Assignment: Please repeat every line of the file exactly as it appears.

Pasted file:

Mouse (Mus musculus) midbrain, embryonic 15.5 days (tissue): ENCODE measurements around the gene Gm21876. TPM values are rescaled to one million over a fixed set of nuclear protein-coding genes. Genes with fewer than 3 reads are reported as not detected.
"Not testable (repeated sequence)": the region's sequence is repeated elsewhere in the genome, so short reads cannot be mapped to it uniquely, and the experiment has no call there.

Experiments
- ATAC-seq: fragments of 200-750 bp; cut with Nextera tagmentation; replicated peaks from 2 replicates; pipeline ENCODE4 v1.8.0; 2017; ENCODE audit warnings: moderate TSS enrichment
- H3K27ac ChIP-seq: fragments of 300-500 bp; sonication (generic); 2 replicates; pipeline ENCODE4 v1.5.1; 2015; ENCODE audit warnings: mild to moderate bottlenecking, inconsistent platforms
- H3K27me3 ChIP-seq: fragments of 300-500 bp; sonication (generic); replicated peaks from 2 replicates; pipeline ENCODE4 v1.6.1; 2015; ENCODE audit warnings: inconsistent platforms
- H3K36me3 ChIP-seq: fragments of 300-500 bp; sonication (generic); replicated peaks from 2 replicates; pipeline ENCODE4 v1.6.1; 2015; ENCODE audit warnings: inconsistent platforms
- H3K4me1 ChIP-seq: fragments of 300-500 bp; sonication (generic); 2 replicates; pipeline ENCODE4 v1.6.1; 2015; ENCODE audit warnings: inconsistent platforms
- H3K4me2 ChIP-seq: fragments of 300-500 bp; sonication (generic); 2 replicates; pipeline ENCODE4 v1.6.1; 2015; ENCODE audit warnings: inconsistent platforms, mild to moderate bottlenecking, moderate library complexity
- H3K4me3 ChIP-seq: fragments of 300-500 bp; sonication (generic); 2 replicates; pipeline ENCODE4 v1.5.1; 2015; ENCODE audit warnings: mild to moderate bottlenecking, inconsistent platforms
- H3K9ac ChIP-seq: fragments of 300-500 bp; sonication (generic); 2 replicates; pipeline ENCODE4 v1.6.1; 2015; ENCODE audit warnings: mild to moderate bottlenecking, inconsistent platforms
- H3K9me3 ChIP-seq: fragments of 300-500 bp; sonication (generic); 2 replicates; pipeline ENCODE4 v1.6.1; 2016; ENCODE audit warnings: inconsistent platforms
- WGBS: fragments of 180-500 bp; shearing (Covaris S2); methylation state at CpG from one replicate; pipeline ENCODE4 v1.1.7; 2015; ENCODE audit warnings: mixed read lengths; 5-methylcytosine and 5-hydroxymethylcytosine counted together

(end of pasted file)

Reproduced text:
Mouse (Mus musculus) midbrain, embryonic 15.5 days (tissue): ENCODE measurements around the gene Gm21876. TPM values are rescaled to one million over a fixed set of nuclear protein-coding genes. Genes with fewer than 3 reads are reported as not detected.
"Not testable (repeated sequence)": the region's sequence is repeated elsewhere in the genome, so short reads cannot be mapped to it uniquely, and the experiment has no call there.

Experiments
- ATAC-seq: fragments of 200-750 bp; cut with Nextera tagmentation; replicated peaks from 2 replicates; pipeline ENCODE4 v1.8.0; 2017; ENCODE audit warnings: moderate TSS enrichment
- H3K27ac ChIP-seq: fragments of 300-500 bp; sonication (generic); 2 replicates; pipeline ENCODE4 v1.5.1; 2015; ENCODE audit warnings: mild to moderate bottlenecking, inconsistent platforms
- H3K27me3 ChIP-seq: fragments of 300-500 bp; sonication (generic); replicated peaks from 2 replicates; pipeline ENCODE4 v1.6.1; 2015; ENCODE audit warnings: inconsistent platforms
- H3K36me3 ChIP-seq: fragments of 300-500 bp; sonication (generic); replicated peaks from 2 replicates; pipeline ENCODE4 v1.6.1; 2015; ENCODE audit warnings: inconsistent platforms
- H3K4me1 ChIP-seq: fragments of 300-500 bp; sonication (generic); 2 replicates; pipeline ENCODE4 v1.6.1; 2015; ENCODE audit warnings: inconsistent platforms
- H3K4me2 ChIP-seq: fragments of 300-500 bp; sonication (generic); 2 replicates; pipeline ENCODE4 v1.6.1; 2015; ENCODE audit warnings: inconsistent platforms, mild to moderate bottlenecking, moderate library complexity
- H3K4me3 ChIP-seq: fragments of 300-500 bp; sonication (generic); 2 replicates; pipeline ENCODE4 v1.5.1; 2015; ENCODE audit warnings: mild to moderate bottlenecking, inconsistent platforms
- H3K9ac ChIP-seq: fragments of 300-500 bp; sonication (generic); 2 replicates; pipeline ENCODE4 v1.6.1; 2015; ENCODE audit warnings: mild to moderate bottlenecking, inconsistent platforms
- H3K9me3 ChIP-seq: fragments of 300-500 bp; sonication (generic); 2 replicates; pipeline ENCODE4 v1.6.1; 2016; ENCODE audit warnings: inconsistent platforms
- WGBS: fragments of 180-500 bp; shearing (Covaris S2); methylation state at CpG from one replicate; pipeline ENCODE4 v1.1.7; 2015; ENCODE audit warnings: mixed read lengths; 5-methylcytosine and 5-hydroxymethylcytosine counted together